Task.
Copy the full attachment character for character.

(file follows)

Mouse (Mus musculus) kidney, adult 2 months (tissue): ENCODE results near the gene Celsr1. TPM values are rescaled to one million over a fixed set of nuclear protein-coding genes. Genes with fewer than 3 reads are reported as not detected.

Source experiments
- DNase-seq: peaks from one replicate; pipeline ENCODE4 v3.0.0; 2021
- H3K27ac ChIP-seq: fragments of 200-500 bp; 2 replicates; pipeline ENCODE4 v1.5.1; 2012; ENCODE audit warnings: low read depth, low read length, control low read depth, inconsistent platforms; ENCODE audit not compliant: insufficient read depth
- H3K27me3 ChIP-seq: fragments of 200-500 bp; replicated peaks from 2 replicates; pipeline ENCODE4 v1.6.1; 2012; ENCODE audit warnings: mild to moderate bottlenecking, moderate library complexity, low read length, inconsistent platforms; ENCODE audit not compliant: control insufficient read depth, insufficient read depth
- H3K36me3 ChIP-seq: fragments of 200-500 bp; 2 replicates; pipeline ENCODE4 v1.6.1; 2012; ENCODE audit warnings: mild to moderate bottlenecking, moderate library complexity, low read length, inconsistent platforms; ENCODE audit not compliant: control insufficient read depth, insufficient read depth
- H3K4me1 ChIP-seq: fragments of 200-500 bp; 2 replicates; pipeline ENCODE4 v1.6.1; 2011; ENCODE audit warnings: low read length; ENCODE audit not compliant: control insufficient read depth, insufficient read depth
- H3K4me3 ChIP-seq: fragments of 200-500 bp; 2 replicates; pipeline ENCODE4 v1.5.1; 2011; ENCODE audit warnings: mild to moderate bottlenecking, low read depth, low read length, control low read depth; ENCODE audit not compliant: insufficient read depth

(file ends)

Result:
Mouse (Mus musculus) kidney, adult 2 months (tissue): ENCODE results near the gene Celsr1. TPM values are rescaled to one million over a fixed set of nuclear protein-coding genes. Genes with fewer than 3 reads are reported as not detected.

Source experiments
- DNase-seq: peaks from one replicate; pipeline ENCODE4 v3.0.0; 2021
- H3K27ac ChIP-seq: fragments of 200-500 bp; 2 replicates; pipeline ENCODE4 v1.5.1; 2012; ENCODE audit warnings: low read depth, low read length, control low read depth, inconsistent platforms; ENCODE audit not compliant: insufficient read depth
- H3K27me3 ChIP-seq: fragments of 200-500 bp; replicated peaks from 2 replicates; pipeline ENCODE4 v1.6.1; 2012; ENCODE audit warnings: mild to moderate bottlenecking, moderate library complexity, low read length, inconsistent platforms; ENCODE audit not compliant: control insufficient read depth, insufficient read depth
- H3K36me3 ChIP-seq: fragments of 200-500 bp; 2 replicates; pipeline ENCODE4 v1.6.1; 2012; ENCODE audit warnings: mild to moderate bottlenecking, moderate library complexity, low read length, inconsistent platforms; ENCODE audit not compliant: control insufficient read depth, insufficient read depth
- H3K4me1 ChIP-seq: fragments of 200-500 bp; 2 replicates; pipeline ENCODE4 v1.6.1; 2011; ENCODE audit warnings: low read length; ENCODE audit not compliant: control insufficient read depth, insufficient read depth
- H3K4me3 ChIP-seq: fragments of 200-500 bp; 2 replicates; pipeline ENCODE4 v1.5.1; 2011; ENCODE audit warnings: mild to moderate bottlenecking, low read depth, low read length, control low read depth; ENCODE audit not compliant: insufficient read depth